Tuesday, March 31, 2015

Top 10 Civil War Naval Vessels and a "lecture alert" Tonight!

This should be an interesting lecture.

1. March 31 THE SPRINGFIELD HISTORICAL SOCIETY presents a new program on Tuesday, March 31, 2015 at 7:30 p.m. at the Springfield Township Building 50 Powell Road, Springfield. “USS ALLIGATOR” “The USS Alligator” was built in Philadelphia in 1862 as the first submarine developed for the US Navy during the Civil War. Join Dan Cashin as he unfolds this incredible chapter in our rich history. The story begins in France with Jules Verne a student and his math teacher, Brutus de Villeroi. De Villeroi was quite skilled in mechanical engineering designing the Alligator to help the Union prevail in combating Confederate Ironclad ships and maintaining unobstructed harbors. Launched after a tumultuous build in a Philadelphia shipyard in May of 1862, the Alligator made its way into “Tin Can” history! Incorporating elements used today as standard on US Navy subs the Alligator was indeed way ahead of its time.
Dan Cashin hails from Havertown and has worked at the Navy Yard since 1966! A passionate historian and Civil War reenactor, Dan also will talk about the H.L. Hunley resurrected in 2000. The program is presented free of charge with light refreshments served at the conclusion.

Photo from a poster on display at Marcus Hook Pirate Day 2013



2. Last year on a cold morning running through the raindrops in Charleston, South Carolina, I happened upon a submarine docked upon the sidewalk. It was a replica of the submarine H. L Hunley.



Replica of the H.L.Hunley sits outside the Charleston Museum, in Charleston, S. C.



The original found in 1995 and raised in 2000 is undergoing extensive restoration and long term conservation at the Warren Lasch Conservation Center in North Charleston, South Carolina. Here is a link to the Friends of the H.L. Hunley website for updates.





3. The United States Revenue Cutter Service, was established by an act of Congress on 4 August 1790 as the Revenue-Marine upon the recommendation of Secretary of the Treasury Alexander Hamilton, to serve as an armed customs enforcement service. Many of these ships were used throughout the civil war. 



Photograph from a display at the National Marines Museum in Quantico, VA.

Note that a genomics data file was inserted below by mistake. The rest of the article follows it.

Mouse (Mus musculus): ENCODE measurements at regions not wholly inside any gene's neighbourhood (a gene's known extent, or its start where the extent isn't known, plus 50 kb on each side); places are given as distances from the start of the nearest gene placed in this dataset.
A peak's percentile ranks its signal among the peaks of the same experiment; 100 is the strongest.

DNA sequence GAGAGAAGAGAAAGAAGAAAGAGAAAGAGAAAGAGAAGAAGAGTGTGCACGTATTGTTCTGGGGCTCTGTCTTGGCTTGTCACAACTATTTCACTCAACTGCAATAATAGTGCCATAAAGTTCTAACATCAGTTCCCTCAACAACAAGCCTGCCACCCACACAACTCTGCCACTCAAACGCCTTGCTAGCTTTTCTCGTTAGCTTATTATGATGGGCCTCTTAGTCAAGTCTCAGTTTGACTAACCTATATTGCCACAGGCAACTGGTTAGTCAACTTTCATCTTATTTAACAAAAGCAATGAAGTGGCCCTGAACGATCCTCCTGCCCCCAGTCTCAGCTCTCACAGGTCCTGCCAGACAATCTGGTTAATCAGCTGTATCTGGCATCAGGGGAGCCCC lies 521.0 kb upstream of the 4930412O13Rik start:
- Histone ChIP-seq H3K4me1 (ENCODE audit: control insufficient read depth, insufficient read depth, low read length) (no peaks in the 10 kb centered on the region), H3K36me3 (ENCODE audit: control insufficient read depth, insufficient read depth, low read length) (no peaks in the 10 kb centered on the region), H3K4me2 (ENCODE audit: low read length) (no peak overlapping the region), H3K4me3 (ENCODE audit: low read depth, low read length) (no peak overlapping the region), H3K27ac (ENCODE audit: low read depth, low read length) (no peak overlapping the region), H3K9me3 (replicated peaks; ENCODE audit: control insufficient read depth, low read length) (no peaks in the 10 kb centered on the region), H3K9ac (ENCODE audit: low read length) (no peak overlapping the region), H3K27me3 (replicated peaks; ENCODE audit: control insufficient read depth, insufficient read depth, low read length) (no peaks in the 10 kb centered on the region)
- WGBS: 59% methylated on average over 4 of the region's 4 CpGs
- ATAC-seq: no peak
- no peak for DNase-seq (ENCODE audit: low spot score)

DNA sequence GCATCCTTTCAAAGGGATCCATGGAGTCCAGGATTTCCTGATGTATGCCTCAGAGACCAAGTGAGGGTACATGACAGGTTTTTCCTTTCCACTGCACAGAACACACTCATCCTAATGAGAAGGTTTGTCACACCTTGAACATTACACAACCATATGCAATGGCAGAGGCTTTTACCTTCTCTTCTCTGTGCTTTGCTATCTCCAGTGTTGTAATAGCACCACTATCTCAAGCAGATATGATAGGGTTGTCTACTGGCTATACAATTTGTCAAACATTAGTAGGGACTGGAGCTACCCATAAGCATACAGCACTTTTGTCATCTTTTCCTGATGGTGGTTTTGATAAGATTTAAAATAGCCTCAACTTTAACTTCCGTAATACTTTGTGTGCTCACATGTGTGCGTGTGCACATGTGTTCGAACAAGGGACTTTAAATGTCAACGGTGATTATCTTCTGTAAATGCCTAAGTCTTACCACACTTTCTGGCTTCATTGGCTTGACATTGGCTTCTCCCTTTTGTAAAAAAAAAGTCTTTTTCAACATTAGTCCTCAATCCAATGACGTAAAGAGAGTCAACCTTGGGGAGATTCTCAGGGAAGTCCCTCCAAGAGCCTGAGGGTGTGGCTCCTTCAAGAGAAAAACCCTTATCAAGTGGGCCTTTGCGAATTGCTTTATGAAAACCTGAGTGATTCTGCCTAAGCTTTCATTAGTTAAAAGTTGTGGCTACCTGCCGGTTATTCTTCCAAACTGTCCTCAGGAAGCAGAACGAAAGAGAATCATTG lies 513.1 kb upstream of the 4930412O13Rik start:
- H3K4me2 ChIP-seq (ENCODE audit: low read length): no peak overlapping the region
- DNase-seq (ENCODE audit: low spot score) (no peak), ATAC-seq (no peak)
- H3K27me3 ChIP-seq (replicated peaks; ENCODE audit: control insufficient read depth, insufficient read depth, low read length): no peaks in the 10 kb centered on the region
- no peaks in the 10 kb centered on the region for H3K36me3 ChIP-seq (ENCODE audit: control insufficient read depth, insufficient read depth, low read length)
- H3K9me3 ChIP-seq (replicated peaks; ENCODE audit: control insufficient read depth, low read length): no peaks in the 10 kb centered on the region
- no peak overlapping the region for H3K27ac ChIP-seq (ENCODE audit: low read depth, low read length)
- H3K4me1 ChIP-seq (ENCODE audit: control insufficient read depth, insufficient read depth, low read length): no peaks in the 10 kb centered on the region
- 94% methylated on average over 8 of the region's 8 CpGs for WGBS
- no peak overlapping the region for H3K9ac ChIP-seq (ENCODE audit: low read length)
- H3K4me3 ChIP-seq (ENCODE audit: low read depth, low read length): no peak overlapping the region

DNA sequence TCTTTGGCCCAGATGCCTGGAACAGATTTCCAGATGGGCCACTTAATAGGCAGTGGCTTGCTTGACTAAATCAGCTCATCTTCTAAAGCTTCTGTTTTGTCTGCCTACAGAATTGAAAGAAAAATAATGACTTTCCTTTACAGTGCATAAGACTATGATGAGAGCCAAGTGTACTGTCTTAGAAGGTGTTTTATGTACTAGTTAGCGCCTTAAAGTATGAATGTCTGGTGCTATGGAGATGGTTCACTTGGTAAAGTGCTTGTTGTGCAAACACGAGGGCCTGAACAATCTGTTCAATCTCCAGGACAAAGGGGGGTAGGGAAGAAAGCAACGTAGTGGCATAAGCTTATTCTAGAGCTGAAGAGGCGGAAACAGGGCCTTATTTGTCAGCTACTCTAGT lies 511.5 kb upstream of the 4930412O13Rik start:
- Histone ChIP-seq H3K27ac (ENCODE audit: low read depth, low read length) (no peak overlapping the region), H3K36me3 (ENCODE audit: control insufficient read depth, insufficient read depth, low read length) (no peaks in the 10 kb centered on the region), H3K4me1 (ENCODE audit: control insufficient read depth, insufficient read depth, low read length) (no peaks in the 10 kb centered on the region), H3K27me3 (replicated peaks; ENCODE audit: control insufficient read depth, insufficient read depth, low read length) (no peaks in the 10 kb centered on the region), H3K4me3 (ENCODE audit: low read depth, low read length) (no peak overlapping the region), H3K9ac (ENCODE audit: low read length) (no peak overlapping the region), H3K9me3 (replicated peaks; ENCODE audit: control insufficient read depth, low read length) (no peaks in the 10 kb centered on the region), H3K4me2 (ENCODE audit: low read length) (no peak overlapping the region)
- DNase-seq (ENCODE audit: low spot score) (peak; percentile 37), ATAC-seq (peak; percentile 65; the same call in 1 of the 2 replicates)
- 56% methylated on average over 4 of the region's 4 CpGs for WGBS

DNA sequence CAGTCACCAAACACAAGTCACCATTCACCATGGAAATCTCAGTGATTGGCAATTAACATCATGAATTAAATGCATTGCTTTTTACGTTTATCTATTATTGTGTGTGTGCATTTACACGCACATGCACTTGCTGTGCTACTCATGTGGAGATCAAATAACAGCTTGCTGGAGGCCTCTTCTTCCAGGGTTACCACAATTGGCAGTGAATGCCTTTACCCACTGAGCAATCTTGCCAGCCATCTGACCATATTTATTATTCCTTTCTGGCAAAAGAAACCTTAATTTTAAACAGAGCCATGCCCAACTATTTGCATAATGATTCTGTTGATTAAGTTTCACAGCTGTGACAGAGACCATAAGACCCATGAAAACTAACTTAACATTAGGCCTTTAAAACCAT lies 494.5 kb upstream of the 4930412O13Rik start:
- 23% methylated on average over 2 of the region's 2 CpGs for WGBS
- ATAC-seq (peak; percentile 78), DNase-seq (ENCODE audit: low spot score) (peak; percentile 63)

4. USRC Harriet Lane fired the first shots in maritime aggression on April 11, 1861 on a civilian steamship Nashville as it entered the Charleston, South Carolina Harbor during the bombardment of Fort Sumter. USMC Nashville was not flying an identifying flag. 


Fort Sumter, South Carolina
5. The Nashville was a USMS (United States Mail Ship). After the surrender of Sumter the Nashville docked at Charleston. After the fall of Fort Sumter, the Confederates captured her (the Nashville) at Charleston and fitted her out as a cruiser. Under the command of Lieutenant Robert B. Pegram, CSN, she ran the blockade on October 21, 1861, and headed across the Atlantic to Southampton, England, the first ship of war to fly the Confederate flag in English waters. After switching her name a few times, USMS Nashville, CSS Nashville, Thomas L. Wragg, Rattlesnake met her fate February 28, 1863 but you can't say she didn't live an exciting life.

6. USRC Harriet Lane, named after the niece of senator and later United States President, James Buchanan; during his presidency, she acted as First Lady. also went on to an exciting career.  She went on to do battle in New Orleans, Galveston, Texas, and Virginia Point and was captured by the Confederates in 1863, whereupon she was converted to a trade ship. She was promptly recaptured by the Union forces, declared unfit for service, sold, and rechristened the Elliot Ritchie out of Philadelphia, only to be abandoned at sea in 1881. During the Battle of Galveston, noteworthy occurrences surrounded the capture of the Harriet Lane. A copy of the United States signal service code book was in her cabin, and now in Confederate hands. Also reported was the youngest casualty of the civil war.